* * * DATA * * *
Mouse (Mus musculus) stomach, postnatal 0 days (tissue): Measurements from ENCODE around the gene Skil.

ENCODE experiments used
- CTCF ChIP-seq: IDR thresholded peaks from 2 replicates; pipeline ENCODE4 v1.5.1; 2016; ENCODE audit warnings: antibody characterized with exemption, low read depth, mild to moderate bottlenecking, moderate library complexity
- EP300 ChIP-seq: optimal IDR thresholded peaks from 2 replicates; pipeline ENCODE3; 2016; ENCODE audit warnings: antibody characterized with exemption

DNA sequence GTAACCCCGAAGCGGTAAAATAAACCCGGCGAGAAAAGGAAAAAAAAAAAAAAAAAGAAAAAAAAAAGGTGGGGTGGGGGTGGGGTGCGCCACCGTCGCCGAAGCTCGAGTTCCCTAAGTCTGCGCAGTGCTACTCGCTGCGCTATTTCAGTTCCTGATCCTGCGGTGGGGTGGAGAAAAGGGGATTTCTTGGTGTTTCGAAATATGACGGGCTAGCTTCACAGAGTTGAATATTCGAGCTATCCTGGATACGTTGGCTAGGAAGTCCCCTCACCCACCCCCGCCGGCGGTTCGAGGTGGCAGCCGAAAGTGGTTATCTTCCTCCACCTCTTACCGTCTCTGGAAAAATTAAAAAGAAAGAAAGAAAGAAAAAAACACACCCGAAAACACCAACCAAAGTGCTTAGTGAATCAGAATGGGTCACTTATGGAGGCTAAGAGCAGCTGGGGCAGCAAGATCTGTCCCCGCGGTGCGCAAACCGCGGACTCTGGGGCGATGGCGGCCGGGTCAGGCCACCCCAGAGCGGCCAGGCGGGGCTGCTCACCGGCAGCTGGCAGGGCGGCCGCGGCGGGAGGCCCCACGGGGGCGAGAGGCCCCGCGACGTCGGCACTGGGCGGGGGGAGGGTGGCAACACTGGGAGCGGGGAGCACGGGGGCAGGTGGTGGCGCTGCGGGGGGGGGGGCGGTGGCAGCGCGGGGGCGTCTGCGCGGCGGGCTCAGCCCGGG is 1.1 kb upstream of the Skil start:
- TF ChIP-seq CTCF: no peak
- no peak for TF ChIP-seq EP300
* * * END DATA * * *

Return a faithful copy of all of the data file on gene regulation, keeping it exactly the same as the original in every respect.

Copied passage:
Mouse (Mus musculus) stomach, postnatal 0 days (tissue): Measurements from ENCODE around the gene Skil.

ENCODE experiments used
- CTCF ChIP-seq: IDR thresholded peaks from 2 replicates; pipeline ENCODE4 v1.5.1; 2016; ENCODE audit warnings: antibody characterized with exemption, low read depth, mild to moderate bottlenecking, moderate library complexity
- EP300 ChIP-seq: optimal IDR thresholded peaks from 2 replicates; pipeline ENCODE3; 2016; ENCODE audit warnings: antibody characterized with exemption

DNA sequence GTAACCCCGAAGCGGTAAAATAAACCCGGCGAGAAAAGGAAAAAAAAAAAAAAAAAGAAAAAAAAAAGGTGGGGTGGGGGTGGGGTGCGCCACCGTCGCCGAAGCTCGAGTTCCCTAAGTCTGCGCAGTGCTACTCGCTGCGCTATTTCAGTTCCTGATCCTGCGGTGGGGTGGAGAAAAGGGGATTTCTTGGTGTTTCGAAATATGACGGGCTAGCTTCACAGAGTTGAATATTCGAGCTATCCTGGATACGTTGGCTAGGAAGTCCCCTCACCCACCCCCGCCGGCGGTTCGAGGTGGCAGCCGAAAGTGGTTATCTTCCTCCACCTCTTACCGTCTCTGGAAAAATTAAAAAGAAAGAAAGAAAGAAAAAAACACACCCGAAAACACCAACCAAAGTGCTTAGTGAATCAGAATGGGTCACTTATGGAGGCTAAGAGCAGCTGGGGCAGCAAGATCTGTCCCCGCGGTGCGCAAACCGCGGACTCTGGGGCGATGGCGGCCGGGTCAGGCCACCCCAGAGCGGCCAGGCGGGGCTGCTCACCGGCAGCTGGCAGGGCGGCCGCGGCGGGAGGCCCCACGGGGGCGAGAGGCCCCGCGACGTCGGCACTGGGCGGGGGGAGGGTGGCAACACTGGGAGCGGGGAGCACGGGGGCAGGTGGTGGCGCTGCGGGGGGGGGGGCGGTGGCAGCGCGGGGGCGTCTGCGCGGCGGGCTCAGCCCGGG is 1.1 kb upstream of the Skil start:
- TF ChIP-seq CTCF: no peak
- no peak for TF ChIP-seq EP300